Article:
Essentially, they can help with all aspects of your end-to-end recruiting. These recruiters remain a part of your team after you’ve made a hire, too, helping you to assess the entire candidate experience (from sourcing to hiring) and what you can do better next time. 

Pros and cons of RPO

An RPO team exists to help extend your brand and company culture. They are a part of your team and want to see you do better with your hiring and placements. They can consult and advise on every part of this particular business process, and they’ll be an ongoing partner in your talent acquisition plan.

A downside to this recruitment strategy is that they may cost more than a quick contract with a staffing agency. What you spend on the partnership, however, should be made up for with quality hires that reduce your turnover and help you build more robust teams. 

The main differences between RPO and a recruitment agency

Recruitment agencies exist to get people in seats very quickly, while an RPO provider can help you nurture your candidate funnel and source candidates who best fit your needs for the long term. However, the RPO strategy can take time.

Recruitment agencies can stop and start on a dime and don’t need a long lead time to do their job. RPO partners will need a while to get to know your business and needs. They will approach hiring with a more proactive skill set and aim to be a permanent part of your internal talent acquisition teams.

While recruitment agencies can cost a good amount to find your help, they aren’t an ongoing budget item. They only work with you until you find a hire. RPOs, on the other hand, are a significant and ongoing expense you’ll incur month after month (or year after year). But they focus on long-term ROI, and they may save you money by lowering your cost per hire or reducing expensive turnover rates.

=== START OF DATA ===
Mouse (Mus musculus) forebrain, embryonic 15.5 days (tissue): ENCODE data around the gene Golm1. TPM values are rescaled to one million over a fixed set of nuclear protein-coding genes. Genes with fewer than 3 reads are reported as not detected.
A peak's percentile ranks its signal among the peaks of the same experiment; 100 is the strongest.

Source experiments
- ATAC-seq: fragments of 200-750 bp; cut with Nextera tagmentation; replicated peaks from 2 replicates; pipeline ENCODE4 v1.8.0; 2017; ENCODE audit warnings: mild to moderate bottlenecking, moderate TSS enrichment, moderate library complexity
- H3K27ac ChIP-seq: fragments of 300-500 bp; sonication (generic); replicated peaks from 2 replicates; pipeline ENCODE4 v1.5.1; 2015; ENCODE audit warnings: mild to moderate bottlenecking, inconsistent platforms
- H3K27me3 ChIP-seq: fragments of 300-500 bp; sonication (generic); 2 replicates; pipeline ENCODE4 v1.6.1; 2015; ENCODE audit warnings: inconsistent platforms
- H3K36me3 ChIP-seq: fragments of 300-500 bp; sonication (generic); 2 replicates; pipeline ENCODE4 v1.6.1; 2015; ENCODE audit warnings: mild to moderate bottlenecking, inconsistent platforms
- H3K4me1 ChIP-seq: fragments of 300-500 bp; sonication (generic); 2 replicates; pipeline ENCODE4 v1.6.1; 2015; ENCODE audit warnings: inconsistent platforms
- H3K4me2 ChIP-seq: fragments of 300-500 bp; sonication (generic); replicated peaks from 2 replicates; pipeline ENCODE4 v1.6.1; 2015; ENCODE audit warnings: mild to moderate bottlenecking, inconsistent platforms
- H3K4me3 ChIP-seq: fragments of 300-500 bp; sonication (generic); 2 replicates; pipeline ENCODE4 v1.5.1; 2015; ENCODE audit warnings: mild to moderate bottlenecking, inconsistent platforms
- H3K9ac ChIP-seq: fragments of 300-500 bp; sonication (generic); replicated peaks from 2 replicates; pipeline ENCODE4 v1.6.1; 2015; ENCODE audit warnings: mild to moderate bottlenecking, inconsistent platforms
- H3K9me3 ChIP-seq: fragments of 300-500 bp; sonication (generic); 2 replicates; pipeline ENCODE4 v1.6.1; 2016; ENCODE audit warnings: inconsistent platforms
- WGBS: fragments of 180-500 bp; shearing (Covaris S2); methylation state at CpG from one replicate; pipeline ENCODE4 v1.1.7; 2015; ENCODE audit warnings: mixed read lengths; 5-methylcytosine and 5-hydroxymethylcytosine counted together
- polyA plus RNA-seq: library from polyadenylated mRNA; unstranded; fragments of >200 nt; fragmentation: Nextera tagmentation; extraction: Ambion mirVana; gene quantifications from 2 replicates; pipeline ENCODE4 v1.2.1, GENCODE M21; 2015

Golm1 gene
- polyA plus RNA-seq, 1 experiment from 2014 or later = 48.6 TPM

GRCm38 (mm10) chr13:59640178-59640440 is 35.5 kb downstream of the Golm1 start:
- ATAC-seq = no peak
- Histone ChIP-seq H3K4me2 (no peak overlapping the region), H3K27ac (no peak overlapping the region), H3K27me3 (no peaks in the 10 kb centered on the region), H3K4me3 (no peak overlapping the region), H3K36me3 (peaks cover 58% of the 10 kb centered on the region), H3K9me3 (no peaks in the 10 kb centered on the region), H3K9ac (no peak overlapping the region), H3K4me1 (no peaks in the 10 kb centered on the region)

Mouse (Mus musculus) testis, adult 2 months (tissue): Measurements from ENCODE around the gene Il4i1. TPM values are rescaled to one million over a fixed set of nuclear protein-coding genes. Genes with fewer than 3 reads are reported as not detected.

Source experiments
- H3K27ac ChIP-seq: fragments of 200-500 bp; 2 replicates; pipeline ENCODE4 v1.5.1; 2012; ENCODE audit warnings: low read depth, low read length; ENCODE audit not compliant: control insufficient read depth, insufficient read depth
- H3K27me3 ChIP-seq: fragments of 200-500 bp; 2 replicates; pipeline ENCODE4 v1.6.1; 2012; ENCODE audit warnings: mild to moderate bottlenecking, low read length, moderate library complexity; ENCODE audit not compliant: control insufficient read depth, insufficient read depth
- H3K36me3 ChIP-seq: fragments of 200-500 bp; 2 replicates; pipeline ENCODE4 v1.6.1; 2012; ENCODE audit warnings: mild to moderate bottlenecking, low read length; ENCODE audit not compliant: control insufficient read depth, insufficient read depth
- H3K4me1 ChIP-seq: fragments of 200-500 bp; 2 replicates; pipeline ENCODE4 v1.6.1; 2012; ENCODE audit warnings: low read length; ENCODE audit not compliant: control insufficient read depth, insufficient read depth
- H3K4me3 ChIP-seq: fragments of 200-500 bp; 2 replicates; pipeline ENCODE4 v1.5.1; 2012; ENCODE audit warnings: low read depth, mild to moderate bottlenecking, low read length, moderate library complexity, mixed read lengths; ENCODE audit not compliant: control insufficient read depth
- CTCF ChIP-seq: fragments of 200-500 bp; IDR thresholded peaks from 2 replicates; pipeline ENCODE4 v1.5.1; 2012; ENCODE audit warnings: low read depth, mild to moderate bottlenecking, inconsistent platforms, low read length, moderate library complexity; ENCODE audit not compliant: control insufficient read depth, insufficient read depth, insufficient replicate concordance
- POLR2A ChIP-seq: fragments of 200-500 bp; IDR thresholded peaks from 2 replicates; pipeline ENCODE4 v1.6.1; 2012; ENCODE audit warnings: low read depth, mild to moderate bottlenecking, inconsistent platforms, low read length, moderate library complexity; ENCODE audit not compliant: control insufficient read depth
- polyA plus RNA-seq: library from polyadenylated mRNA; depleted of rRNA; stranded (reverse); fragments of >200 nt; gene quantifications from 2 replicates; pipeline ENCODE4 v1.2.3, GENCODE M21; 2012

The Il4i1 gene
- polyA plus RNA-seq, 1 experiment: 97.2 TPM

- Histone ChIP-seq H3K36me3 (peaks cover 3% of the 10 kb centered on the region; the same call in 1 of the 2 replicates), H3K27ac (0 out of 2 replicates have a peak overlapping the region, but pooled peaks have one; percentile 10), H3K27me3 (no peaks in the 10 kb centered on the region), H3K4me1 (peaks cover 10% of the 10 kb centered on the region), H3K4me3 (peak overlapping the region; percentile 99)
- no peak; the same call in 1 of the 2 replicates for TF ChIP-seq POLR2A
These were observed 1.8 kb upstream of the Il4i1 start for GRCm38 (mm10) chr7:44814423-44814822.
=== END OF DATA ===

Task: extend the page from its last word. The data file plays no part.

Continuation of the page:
When should you choose RPO vs recruitment agency?

The first thing you should ask yourself is if your hiring need is for a permanent or temporary worker. If you’re looking for a quality, long-term employee, an RPO service provider is better suited for your needs. Also, if you would like to have some control over the sourcing, interview, and hiring process, an RPO solution is a better fit.

If you only need a short-term hire and don’t want to form a long-term partnership with an agency that’s in tune with your culture, a staffing agency may be just what you need. It’s also possible for companies to engage both options at some point in their history, but it’s best not to work with both at the same time. To get the most mileage from an RPO, for example, they really need to be an integral part of your every hiring decision. 

Are you looking to learn more about your staffing options? Ask about how Comeet can help.

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Adrienne Smith

Adrienne Smith

Adrienne Smith is a content strategy consultant working with high-growth businesses on their brand messaging, content strategy, and content creation. A digital nomad, she's exploring the world's cultures and cuisines as she works.